In India, millions of people have been protesting in recent months against new discriminatory laws and policies. And beginning in December, these demonstrations have become testing grounds for facial recognition. The Indian Express reported that police in Delhi in December used automated facial recognition technology to add to an existing database of more than 150,000 people’s faces, and taking videos to run it through their software later. Images show drones equipped with cameras flying over the heads of protesters. Once the news spread, protesters started to wear masks — usually surgical ones, made of cotton, that cover the bottom half of the face — face paint, and handkerchiefs. A cartoon circulated in response to the police action in Delhi explained “how to avoid being identified by facial recognition at protests.”
This could lead reasonable people to conclude that masks are an effective tool against an increasingly pervasive technology, both from private companies and public bodies. Large gatherings of people — football matches, concerts, shopping malls, protests — are ideal situations for law enforcement to use facial recognition technology. Consent can be assumed, rather than actively given, and the argument often used by many police forces is that training FR technology on masses of people will improve its accuracy. Police forces in the United Kingdom have been using facial recognition technology in public spaces since 2015. They’ve used it on people at Notting Hill Carnival, a massive festival in London (where the majority of attendees aren’t white), at a shopping mall in Sheffield, and during festivals in Leicester. In the US, in 2019, during a House Oversight Committee hearing, the FBI revealed that it has access to over 641 million images, from publicly available databases, which federal agencies have been using to train their own computer vision algorithms. Throwing on a mask might be an easy, effective, and immediate way to prevent such authorities from scanning your face. But that doesn’t mean it’s a credible path of resistance.
The basic way that facial recognition technology operates is by producing a mathematical reproduction of your face — your features are mapped out like a mountain or a valley. But when you wear a mask or pull up a scarf, you disfigure the topography of your face. Masks have already proven to be effective in disrupting some kinds of facial recognition technologies.
In the 2010 sci-fi novel Zero History, William Gibson described a shirt so ugly that it rendered the wearer invisible from CCTV.
As facial recognition technology becomes increasingly widespread, anti-surveillance fashion and aesthetic means of subversion have become increasingly popular too. An early tool of resistance of this kind is CV Dazzle, a kit created in 2011 by the American designer and technologist Adam Harvey, which allows people to paint their faces with colours and shapes, or fashion elaborate hairstyles, all for the purpose of warding off facial recognition. Zach Blas, another interdisciplinary artist based in London, creates physical amalgamations of people’s faces, a kind of grotesque mask that draws from many faces to make amorphous blobs. In the 2010 sci-fi novel Zero History, William Gibson described a shirt so ugly that it rendered the wearer invisible from CCTV — video surveillance, often used by businesses and increasingly, in public space — directly inspiring designer and researcher Simone C. Niquille’s “Realface Glamofage” shirts, which have close to the same function. In a bizarre twist, fans of Insane Clown Posse (Juggalos) may be put on even more FBI watchlists because Juggalo makeup — comprised of white and black blocks of color on your face — confuses computer vision algorithms.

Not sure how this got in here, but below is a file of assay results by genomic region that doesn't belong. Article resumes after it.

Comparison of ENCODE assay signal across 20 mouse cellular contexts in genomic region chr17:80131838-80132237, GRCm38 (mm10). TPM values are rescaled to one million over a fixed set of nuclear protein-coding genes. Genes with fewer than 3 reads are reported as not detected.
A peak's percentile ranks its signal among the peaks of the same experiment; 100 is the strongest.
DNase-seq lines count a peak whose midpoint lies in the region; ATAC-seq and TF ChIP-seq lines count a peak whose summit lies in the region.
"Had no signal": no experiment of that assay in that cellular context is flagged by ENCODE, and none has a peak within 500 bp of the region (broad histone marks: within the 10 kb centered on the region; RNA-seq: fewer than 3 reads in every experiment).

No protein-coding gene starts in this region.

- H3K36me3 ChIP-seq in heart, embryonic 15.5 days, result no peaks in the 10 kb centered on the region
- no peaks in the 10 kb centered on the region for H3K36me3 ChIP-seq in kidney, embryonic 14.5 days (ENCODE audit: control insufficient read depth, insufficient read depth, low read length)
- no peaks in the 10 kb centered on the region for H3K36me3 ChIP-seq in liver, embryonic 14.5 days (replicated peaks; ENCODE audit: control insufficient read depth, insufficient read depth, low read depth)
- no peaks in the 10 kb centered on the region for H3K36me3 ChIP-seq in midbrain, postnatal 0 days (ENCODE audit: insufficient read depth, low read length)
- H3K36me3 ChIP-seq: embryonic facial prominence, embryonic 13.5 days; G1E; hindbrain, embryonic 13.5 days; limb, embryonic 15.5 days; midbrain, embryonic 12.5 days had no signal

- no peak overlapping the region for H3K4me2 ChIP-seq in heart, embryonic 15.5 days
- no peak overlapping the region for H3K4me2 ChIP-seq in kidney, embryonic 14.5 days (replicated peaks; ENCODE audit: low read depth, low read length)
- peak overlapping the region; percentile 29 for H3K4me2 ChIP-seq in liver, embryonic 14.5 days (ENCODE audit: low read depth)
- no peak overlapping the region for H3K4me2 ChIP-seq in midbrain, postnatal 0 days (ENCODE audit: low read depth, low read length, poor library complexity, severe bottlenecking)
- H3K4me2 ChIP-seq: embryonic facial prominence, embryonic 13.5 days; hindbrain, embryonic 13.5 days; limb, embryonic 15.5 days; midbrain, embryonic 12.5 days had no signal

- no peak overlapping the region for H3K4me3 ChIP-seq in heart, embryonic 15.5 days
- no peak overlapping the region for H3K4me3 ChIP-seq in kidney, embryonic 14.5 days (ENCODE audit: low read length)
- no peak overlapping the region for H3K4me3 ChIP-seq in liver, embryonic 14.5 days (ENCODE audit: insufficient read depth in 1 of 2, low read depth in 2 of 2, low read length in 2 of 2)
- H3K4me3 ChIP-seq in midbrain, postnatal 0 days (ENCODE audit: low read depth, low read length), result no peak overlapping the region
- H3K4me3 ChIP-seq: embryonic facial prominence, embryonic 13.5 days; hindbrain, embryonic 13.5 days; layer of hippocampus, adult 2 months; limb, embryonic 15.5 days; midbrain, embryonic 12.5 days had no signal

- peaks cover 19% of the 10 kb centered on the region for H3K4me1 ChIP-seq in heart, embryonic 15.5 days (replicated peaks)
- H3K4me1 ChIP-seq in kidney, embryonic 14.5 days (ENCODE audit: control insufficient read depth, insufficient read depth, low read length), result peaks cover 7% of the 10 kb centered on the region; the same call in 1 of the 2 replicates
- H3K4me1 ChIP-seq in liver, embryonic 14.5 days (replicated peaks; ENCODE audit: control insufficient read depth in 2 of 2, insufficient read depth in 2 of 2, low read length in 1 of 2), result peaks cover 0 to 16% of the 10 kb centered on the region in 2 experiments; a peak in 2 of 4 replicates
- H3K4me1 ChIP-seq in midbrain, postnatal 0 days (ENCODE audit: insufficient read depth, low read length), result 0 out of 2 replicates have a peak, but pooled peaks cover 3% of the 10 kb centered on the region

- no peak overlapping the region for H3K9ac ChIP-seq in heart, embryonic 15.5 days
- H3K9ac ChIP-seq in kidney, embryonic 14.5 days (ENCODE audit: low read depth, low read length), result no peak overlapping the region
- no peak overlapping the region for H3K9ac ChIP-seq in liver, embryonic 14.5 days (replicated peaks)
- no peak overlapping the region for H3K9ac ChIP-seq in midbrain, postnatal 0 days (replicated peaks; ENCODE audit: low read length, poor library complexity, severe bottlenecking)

Masks and paint are effective, low-tech and relatively easy ways to resist surveillance. But these modes of resistance are often cosmetic, Shannon Mattern, a professor at the New School who researches architecture and technology, told me. “Part of it is that it’s easily affected, an individual is capable of doing it to themselves,” she said. “It doesn’t necessarily require questioning or dismantling an entire system and it’s an issue of personal agency.”
Individual resistance becomes more difficult as surveillance technologies become more widespread. In Russia, a group of activists were arrested in mid-February for wearing anti-facial recognition dazzle makeup. A map published by the progressive advocacy group Fight for the Future shows that hundreds of airports, police departments and other institutions have begun using or announced that they are developing facial recognition programs. A few weeks ago, the Metropolitan Police in London announced that it would be rolling out live facial recognition around the city, making it the second police force in the world to do so (the first is in China). London is already viewed as the Atlantic’s greatest testing ground for facial recognition, given that over 420,000 CCTV cameras exist in the city (the next-best is Washington, D.C. which has 30,000 CCTV cameras). And this is to say nothing of the individual tools that people invite into their own homes, like Ring doorbell cameras.